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The Common Cause: Creating Race and Nation in the American Revolution by Robert G. Parkinson

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At the outset of the Revolutionary War, the differences between the thirteen American colonies seemed insurmountable and the likelihood of them uniting together to defeat a global superpower appeared to be impossible. The leaders of the Revolutionary movement recognized that they would need a ‘common cause’ to unify the people politically. In The Common Cause: Creating Race and Nation in the American Revolution, Robert G. Parkinson explores the creation and propagation of a ‘common cause,’ crafted by Patriot leaders, to rally colonists from South Carolina to Massachusetts against a common enemy.

The following excerpt from the book describes General George Washington’s rhetorical use of the ‘common cause’ in his general orders and explores how the Revolutionary leaders used the press to spread both good and bad news throughout the colonies during the war. 


On July 2, 1776, as Congress neared a final vote on independence, Washington issued general orders in which he reiterated the main tropes of the wartime common cause. He reminded his men, ‘The time is now near at hand which must probably determine, whether Americans are to be, Freemen, or Slaves.’ Upon the ‘Courage and Conduct’ of American arms, ‘the fate of unborn Millions will now depend .... We have therefore to resolve to conquer or die: Our own Country's Honor, all call upon us for a vigorous and manly exertion, and if we now shamefully fail we shall become infamous to the whole world.’ ‘Let us therefore rely upon the goodness of the Cause,’ Washington proclaimed, ‘and the aid of the supreme Being, in whose hands Victory is, to animate and encourage us to great and noble Actions . . . Let us . . . shew the whole world, that a Freeman contending for Liberty on his own ground is superior to any slavish mercenary on earth.’

This statement, even more than Jefferson's opening paragraphs of the Declaration, encapsulates all the qualities patriots wanted every American to grasp about the common cause on the eve of independence. True patriots ‘contended for Liberty’ through’ vigorous and manly exertion,’ whereas anyone who opposed these ‘great and noble Actions’ was the opposite of the freemen, a ‘slavish mercenary.’ Beginning that summer, Washington's injunction would be put to more stringent tests. Whether enough of the public would rally around this interpretation of what constituted the duties of freemen remained to be seen. The abstract metaphors through which patriot polemicists had defined this conflict might not be sufficient to defend the now-independent United States of America. It helped the project of animating and encouraging each other that patriot leaders were also able to justify that defense against real slaves and mercenaries.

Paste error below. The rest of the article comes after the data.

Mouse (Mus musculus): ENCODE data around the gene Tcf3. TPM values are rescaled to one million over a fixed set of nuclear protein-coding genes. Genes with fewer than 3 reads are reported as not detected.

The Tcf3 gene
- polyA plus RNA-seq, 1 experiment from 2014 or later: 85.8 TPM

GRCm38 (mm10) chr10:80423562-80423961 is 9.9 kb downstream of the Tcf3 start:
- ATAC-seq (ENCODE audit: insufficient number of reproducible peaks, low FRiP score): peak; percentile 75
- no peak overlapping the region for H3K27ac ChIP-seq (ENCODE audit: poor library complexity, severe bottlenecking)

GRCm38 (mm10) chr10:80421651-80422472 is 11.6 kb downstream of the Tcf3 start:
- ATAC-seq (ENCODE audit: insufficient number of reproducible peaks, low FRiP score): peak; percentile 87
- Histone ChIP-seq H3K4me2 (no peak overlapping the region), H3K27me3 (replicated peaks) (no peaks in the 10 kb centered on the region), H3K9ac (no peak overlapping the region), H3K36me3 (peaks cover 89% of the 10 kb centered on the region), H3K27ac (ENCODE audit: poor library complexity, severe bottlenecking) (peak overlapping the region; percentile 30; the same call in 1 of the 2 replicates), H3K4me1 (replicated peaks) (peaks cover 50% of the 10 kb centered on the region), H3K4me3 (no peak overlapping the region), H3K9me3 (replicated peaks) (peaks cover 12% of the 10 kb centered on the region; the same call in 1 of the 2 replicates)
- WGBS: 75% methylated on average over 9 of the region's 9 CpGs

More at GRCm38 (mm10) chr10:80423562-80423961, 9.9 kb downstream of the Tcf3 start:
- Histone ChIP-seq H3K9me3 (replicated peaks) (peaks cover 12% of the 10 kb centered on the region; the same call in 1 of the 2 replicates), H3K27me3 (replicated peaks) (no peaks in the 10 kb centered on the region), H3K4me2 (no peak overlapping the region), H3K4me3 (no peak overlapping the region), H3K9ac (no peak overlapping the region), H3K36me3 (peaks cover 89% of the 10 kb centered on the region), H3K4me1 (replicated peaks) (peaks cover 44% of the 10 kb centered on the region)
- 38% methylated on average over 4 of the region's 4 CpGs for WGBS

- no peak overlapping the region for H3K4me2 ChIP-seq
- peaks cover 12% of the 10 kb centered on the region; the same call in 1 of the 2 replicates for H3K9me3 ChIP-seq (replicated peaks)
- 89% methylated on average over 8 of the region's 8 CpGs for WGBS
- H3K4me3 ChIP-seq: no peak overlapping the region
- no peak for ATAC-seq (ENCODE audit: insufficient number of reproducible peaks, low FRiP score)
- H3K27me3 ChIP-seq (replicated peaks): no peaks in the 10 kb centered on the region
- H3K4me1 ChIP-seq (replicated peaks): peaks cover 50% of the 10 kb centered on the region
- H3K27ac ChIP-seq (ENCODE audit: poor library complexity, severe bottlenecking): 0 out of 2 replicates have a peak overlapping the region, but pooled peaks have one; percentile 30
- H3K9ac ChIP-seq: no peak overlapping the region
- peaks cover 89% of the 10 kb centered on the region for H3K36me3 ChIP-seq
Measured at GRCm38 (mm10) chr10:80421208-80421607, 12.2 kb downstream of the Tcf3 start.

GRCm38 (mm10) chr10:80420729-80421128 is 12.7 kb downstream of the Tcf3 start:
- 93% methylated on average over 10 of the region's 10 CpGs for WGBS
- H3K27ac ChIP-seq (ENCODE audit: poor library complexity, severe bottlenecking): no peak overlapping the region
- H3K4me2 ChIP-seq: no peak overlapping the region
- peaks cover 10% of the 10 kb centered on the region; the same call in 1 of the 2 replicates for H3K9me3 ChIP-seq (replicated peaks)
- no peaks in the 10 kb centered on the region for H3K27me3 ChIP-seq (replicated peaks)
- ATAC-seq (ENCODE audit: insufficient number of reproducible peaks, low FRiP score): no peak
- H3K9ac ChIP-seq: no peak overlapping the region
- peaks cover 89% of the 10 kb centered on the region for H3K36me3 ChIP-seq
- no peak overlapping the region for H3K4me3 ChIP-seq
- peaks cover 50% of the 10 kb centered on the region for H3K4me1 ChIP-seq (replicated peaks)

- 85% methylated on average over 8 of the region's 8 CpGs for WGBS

For the remainder of 1776, patriot publicists broadcast as much good news as they could, featuring stories about how ‘vigorous,’ ‘manly’ ‘Freemen’ turned back British incursions on both the Carolina coast and backcountry and how similar heroes in Virginia ousted Dunmore from his refuge in the Chesapeake Bay. Readers were, as ever, reminded that these British agents depended on proxies to achieve the ‘Tyranny meditated against them,’ as Washington put it. When the fearsome invasion force of British and German soldiers finally attacked at summer's end, however, there was little good news to report, especially after the fall of New York City. Patriot political leaders scrambled to blunt this force, renewing their efforts to encourage the Germans to desert and reconsidering their stances on arming Indians. But print remained the most effective weapon at their disposal; patriot publicists exchanged stories depicting the appalling behavior of the ‘slavish mercenaries’ in America.

Then those stories stopped. With the capture of nearly a thousand Hessian soldiers in Washington's surprise Christmas raid on Trenton, newspaper reports that had previously described the Hessians as rapists, plunderers, murderers, and destroyers- ‘Men monsters,’ in the eyes of one contemporary- vanished. The frightening Hessians were suddenly transformed, a remarkable conversion that again underscores the power of print and the exchanges during the Revolution. But, even more than that, the Hessians' ‘redemption’ illustrates how contrived the common cause truly was. It was a construction that selected certain materials and left others unused, not ably the participation of ‘good’ African Americans and Indians on the American side. Moreover, when their practicality waned, the common cause construction abandoned previously vital materials. It was more expedient to the patriots not to remind readers of the mercenaries' vileness.

All of this was a creative act. Patriot leaders understood this, but, as yet, few British or loyalists acknowledged the political power of the common cause argument. Late in 1776, one did. Ambrose Serie, the secretary of British army commander Lord William Howe, comprehended that newspapers were the epicenter of this creativity. They were the reason the patriots had survived all British military maneuvers thus far. Serie was one of the most astute British observers of the American rebellion. He recognized the source of patriot success-the power of the press and the stories of British Proxies- and moved to counter their efforts. Luckily for the patriots, there were not many like him in 1776. Contrived though it may have been, by the summer of independence, the common cause was beginning to have real political consequences for a growing number of people in North America.

Read the Revolution is published biweekly by the Museum of the American Revolution to inspire learning about the history of the American Revolution and its ongoing relevance.

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